Oral health and good dental care play an important but often overlooked role in your health and well-being. Through self-care and dentist’s visits, you can prevent gum disease (gingivitis, periodontitis) and tooth decay, which are leading causes of tooth loss. Despite this, only two out of three adults have seen a dentist in the past year.

The word “vitamin” was originally coined by the Polish biochemist Casimir Funk in 1912. He discovered why people who ate brown rice, which is rich in B vitamins, were less susceptible to beriberi—a disease caused by vitamin B1 (thiamine) deficiency. 

The strongest of pain medications, opioids/narcotics, have recently made headlines because abuse, misuse, and resulting side effects are rising at an alarming rate. In Massachusetts alone, opioid-related hospital visits nearly doubled from 2007 to 2014. Nationwide in 2009, over 400,000 visits to emergency rooms involved nonmedical uses of these painkillers.

For our third and final column about the rewards and challenges of caregiving, we will shift our focus to long-distance caregivers: the caregivers who live over one hour from their loved one.

Studies show that 15% to 20% of our nation’s estimated 34 million caregivers are helping from a long distance—that’s as many as 5–7 million people. 

Last month, we discussed the rewards and challenges associated with caregiving. Given the importance of this topic and the millions of caregivers who do such important work, we thought we would continue the discussion this month with a focus on caregiving for individuals with memory impairment or dementia.

Last month, we discussed the rewards and challenges associated with caregiving. Given the importance of this topic and the millions of caregivers who do such important work, we thought we would continue the discussion this month with a focus on caregiving for individuals with memory impairment or dementia.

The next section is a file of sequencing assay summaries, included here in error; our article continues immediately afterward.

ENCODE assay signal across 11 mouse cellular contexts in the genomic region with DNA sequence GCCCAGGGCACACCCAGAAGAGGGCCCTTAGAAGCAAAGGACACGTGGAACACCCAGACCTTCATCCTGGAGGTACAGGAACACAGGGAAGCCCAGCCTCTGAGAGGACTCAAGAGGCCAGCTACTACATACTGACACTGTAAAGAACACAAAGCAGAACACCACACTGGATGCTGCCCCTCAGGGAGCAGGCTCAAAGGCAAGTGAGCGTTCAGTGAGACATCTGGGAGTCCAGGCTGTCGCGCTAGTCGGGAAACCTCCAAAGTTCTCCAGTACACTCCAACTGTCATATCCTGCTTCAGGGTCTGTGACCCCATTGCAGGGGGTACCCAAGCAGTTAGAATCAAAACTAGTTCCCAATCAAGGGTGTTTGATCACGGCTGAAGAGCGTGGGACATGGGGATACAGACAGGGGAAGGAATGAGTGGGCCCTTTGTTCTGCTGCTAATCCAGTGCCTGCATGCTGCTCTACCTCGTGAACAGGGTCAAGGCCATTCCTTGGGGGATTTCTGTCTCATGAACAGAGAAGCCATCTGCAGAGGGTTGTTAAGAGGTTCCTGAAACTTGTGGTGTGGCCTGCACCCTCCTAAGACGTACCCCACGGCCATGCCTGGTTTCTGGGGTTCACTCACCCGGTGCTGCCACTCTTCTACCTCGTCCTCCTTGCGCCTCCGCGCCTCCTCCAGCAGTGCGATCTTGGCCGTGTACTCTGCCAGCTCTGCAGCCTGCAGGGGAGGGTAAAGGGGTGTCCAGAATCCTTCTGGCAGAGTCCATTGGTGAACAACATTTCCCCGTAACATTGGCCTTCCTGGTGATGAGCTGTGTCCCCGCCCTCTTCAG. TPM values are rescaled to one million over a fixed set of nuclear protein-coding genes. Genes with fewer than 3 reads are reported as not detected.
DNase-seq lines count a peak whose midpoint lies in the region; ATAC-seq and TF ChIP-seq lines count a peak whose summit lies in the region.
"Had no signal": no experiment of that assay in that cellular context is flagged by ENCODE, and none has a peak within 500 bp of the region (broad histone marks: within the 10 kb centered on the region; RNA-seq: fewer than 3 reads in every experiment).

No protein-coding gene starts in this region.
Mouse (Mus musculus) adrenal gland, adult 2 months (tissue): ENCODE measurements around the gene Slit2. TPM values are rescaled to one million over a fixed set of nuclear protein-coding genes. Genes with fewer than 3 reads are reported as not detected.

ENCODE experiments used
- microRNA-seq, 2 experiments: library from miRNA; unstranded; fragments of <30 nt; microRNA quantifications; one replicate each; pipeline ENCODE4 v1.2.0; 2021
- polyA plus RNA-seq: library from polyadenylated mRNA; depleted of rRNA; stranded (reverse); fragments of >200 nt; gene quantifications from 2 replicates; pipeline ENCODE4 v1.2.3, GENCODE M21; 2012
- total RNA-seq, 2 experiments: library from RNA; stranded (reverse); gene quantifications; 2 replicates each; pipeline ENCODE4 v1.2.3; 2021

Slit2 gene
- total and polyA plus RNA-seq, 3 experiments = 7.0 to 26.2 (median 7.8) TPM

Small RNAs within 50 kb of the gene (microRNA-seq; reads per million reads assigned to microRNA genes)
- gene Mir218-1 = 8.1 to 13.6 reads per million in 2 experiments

With age comes wisdom. But regardless of how much wisdom you’ve gained or how much life experience you’ve had, little can prepare you for the enormous stress of being a primary caregiver for someone with a chronic, progressive, or terminal disease.

“Birds do it, bees do it, even educated fleas do it. Let’s do it, let’s fall in love…”

The very best investment you can make in your short- and long-term health is engaging in physical activity. The benefits are extraordinary and range from prevention of heart attack, stroke, and dementia to better sleep and bone health. Despite increased awareness of this, active seniors remain a minority.

Last month, I wrote about how not all memory loss is dementia and not all dementia is Alzheimer’s disease. This month, let’s explore what we can do to prevent and even treat conditions associated with memory loss and signs of dementia.

One area in health that is both anxiety-provoking and confusing is the topic of memory loss, including dementia and Alzheimer’s disease. Being diagnosed with Alzheimer’s disease or dementia often evokes more fear among seniors than heart disease and cancer. 

Living freely without limitation is a fundamental goal for us all and a basic aspect of maintaining independence is having control of our bladder function. Urinary incontinence or loss of bladder control is remarkably common, with one out of three older women and a significant number of men being affected.